Dina (left) and Jonas (right); Be Food Smart booth at the Crohn's & Colitis Take Steps Walk, May 22, 2011

I arrived at the Santa Barbara Crohn’s & Colitis support group a bit early. I was surprised at the diverse nature of the group as attendees ranges from age 16 to 70ish. Like most support groups, people went around the room, introduced themselves and began sharing how they’ve been managing their disease. In between discussions of dietary restrictions and past intestinal surgeries, drug names like Humira and Remicade flew back and forth making the attendees sound more like pharmacists than regular folk. I guess that’s what happens when your life revolves around this disease.  I was fascinated and saddened by the world they lived in.

Ever heard of Crohn’s disease? What about colitis or IBD? A year ago, I’d heard of these conditions, but honestly had no idea what  they were. Fast forward to a few months ago when I learned a great deal more about these illnesses which affect an estimated 1.4 million Americans.  Crohn’s disease, ulcerative colitis, and colitis are very similar, chronic conditions which belong to a larger group of illnesses called inflammatory bowel disease (IBD).

IBD causes inflammation of the digestive and/or gastrointestinal tract and is classified as an autoimmune disease:

Researchers believe that the immune system mistakes microbes, such as bacteria that is normally found in the intestines, for foreign or invading substances, and launches an attack. In the process, the body sends white blood cells into the lining of the intestines, where they produce chronic inflammation. These cells then generate harmful products that ultimately lead to ulcerations and bowel injury. When this happens, the patient experiences the symptoms of IBD.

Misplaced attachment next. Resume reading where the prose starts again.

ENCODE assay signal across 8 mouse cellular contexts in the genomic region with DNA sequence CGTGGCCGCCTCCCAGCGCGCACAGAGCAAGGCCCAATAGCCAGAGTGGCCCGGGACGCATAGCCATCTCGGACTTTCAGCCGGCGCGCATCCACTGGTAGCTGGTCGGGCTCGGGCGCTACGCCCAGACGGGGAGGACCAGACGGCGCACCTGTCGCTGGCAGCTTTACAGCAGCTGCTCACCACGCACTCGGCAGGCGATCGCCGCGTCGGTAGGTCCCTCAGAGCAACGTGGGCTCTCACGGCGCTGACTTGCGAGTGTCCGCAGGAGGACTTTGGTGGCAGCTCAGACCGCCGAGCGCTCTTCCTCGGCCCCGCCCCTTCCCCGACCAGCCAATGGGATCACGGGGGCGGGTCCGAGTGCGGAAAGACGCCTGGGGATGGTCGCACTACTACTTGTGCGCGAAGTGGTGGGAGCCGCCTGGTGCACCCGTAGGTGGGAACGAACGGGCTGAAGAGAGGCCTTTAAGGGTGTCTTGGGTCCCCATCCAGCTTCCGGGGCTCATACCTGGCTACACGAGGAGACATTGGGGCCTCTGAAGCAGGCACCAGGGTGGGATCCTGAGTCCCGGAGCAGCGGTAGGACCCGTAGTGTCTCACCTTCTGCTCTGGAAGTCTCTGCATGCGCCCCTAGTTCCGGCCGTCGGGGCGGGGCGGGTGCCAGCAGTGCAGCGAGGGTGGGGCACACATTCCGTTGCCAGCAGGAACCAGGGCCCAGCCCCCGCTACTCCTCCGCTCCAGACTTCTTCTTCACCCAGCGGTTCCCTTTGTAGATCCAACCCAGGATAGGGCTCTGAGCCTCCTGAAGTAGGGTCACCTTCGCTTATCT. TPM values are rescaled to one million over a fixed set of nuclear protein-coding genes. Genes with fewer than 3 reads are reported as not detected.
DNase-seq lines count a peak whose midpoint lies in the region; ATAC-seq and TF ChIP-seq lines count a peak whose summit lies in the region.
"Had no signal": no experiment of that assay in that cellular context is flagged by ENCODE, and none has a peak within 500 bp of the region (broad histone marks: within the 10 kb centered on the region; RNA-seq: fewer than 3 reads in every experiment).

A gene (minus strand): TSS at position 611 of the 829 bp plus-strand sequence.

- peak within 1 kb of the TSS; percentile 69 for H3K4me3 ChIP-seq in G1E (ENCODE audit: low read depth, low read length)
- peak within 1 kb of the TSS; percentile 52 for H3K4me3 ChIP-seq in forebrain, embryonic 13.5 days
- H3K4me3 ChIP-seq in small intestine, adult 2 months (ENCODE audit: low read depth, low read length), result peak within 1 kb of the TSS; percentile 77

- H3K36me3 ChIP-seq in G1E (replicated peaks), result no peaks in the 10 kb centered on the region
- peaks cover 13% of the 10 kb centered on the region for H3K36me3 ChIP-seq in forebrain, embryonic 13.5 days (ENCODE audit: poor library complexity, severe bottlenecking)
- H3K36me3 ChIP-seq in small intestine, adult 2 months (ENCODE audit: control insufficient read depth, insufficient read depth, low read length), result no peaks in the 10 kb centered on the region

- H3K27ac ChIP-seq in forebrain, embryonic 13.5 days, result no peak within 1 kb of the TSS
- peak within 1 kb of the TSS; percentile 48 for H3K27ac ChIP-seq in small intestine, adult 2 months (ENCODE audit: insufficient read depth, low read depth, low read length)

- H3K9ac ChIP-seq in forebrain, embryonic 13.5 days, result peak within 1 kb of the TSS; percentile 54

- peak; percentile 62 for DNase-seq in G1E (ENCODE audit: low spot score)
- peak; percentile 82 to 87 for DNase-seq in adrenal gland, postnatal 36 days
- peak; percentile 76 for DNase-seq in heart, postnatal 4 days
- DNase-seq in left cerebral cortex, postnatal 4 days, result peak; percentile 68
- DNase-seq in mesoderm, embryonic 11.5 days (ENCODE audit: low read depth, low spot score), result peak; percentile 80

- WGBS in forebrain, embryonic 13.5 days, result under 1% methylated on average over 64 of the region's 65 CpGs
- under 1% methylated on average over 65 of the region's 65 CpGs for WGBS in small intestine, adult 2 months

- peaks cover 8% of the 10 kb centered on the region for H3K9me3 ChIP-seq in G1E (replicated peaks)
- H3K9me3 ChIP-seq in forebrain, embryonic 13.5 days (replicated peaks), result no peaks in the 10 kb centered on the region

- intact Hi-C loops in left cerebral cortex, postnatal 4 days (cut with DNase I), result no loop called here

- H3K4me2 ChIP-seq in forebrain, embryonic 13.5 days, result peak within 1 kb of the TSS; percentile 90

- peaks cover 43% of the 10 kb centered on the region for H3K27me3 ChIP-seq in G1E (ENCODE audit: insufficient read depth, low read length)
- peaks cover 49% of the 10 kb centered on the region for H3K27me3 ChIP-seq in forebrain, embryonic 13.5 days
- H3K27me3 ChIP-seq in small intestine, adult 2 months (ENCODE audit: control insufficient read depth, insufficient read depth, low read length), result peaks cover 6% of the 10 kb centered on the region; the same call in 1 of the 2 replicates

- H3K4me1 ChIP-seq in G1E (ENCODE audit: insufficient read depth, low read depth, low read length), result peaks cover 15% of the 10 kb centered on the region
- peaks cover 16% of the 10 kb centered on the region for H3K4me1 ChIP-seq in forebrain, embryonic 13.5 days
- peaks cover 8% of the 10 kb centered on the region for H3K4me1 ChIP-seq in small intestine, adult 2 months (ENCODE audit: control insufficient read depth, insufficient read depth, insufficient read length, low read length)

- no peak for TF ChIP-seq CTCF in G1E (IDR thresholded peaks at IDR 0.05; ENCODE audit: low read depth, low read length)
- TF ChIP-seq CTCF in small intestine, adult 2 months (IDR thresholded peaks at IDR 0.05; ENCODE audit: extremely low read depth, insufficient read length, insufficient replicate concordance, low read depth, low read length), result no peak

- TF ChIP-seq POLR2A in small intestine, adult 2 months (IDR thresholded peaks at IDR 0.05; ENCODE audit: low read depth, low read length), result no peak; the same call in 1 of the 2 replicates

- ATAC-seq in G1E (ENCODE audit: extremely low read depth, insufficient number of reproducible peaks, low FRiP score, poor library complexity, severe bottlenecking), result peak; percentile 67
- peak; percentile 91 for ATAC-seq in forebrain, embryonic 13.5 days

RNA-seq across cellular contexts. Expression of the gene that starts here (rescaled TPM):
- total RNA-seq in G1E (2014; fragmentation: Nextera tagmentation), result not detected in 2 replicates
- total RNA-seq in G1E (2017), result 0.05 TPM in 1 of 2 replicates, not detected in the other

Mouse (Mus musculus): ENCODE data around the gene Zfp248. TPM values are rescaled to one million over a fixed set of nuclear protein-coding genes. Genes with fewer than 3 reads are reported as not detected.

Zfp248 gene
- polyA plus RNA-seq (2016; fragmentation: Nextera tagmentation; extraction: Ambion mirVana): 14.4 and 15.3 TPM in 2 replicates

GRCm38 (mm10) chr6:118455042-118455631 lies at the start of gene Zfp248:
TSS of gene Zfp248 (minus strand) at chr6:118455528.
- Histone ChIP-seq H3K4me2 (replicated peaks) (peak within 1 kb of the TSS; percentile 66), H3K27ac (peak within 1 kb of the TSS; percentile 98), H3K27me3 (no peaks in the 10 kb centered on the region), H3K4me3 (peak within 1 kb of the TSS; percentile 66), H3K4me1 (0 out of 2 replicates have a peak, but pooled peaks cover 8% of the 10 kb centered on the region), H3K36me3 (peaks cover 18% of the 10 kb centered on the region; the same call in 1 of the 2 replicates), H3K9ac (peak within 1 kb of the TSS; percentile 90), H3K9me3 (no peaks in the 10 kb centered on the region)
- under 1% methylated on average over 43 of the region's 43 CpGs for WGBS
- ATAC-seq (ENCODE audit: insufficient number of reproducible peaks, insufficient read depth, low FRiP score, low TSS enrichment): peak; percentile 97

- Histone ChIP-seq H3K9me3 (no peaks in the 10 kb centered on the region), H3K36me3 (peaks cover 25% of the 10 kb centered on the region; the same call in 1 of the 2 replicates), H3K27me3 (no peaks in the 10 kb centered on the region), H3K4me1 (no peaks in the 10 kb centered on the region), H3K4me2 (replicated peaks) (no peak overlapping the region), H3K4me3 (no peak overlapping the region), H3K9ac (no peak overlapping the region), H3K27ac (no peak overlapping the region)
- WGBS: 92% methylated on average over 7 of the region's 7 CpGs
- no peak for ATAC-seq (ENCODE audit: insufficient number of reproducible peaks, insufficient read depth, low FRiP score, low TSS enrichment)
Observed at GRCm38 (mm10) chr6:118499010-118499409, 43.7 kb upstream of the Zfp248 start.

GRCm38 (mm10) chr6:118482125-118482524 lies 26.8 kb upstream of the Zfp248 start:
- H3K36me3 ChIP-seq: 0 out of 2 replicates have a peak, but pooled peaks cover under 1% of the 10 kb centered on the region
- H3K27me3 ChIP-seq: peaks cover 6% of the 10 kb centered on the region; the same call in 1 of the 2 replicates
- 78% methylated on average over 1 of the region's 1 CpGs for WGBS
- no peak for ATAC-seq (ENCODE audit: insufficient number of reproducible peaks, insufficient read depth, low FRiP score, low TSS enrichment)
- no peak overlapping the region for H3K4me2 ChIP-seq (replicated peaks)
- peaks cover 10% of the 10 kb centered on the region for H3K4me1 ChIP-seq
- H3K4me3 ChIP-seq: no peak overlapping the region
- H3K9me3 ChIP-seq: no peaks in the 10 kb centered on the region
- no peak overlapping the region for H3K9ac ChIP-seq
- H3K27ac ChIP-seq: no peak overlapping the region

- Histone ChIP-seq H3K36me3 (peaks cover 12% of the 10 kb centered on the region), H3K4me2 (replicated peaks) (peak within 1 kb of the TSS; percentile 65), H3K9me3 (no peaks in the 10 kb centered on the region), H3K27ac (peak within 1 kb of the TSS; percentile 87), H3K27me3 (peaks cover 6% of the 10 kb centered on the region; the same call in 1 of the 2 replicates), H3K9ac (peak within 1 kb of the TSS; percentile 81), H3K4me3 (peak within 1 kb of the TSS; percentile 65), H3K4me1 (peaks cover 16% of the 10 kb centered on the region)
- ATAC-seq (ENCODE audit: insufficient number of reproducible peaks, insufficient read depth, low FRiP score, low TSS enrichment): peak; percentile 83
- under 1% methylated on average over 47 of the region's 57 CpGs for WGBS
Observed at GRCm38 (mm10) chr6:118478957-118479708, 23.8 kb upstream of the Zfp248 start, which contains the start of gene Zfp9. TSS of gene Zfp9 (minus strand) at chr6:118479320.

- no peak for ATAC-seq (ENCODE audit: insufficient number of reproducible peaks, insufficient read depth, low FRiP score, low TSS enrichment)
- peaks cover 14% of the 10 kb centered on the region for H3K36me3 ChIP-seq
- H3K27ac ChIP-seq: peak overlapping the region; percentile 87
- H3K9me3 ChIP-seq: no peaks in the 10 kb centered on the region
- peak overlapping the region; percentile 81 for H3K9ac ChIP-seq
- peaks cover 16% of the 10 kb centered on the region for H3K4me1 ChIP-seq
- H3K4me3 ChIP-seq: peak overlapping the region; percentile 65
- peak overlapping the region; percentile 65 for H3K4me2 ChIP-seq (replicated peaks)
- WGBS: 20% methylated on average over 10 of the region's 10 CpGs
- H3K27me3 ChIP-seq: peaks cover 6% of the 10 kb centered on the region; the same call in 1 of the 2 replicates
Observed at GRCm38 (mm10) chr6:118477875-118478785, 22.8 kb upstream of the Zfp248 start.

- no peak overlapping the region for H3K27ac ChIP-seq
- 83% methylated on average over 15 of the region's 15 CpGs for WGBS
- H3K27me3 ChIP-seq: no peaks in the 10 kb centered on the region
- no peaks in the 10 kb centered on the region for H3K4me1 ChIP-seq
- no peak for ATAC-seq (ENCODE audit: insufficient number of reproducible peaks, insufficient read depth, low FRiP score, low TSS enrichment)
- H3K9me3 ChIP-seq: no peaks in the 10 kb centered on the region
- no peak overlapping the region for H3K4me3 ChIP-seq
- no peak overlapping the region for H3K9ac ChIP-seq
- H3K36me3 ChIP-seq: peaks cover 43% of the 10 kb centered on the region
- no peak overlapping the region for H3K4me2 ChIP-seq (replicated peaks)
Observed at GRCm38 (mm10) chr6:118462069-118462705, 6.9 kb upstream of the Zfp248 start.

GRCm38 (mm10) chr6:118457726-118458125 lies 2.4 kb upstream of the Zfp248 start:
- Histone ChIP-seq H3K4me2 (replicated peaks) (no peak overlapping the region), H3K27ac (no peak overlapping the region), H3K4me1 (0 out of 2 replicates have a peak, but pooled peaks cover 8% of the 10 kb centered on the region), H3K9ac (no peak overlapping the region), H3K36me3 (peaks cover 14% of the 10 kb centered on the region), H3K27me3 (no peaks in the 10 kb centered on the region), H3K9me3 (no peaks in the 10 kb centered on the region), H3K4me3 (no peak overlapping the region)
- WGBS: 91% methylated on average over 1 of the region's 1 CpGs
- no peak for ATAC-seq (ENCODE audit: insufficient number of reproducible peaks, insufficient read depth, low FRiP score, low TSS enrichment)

-Crohn’s & Colitis Foundation of America

Symptoms of Crohn’s and colitis range from person to person, but here are a few common complaints:

  • Persistent diarrhea (loose, watery, or frequent bowel movements)
  • Painful bowel movements and rectal bleeding
  • Cramps and abdominal pain
  • Loss of appetite and subsequent weight loss
  • Fatigue
  • Delayed growth and sexual development (in children with Crohn’s)

Do these symptoms sound familiar? Think you might have Crohn’s or IBD? Talk to your doctor and visit the Crohn’s & Colitis Foundation of America website for more information. Interestingly, I found out that the screening tests conducted prior to donating blood are a common way people find out they have IBD.

Karen Clark of the Santa Barbara support group invited Be Food Smart to speak at their June meeting where I presented the Top Ingredients to Avoid. In addition to speaking to this wonderful group, Be Food Smart also participated in the Crohn’s & Colitis Take Steps walk in Santa Barbara, CA on May 22, 2011 where we gave away re-usable produce bags at our booth. We were honored to be a part of the event and send a warm thank you to Karen, Amira and all the participants involved.

Random fact: According to Wikipedia, Shannen Doherty and Adam Corolla suffer from Crohn’s.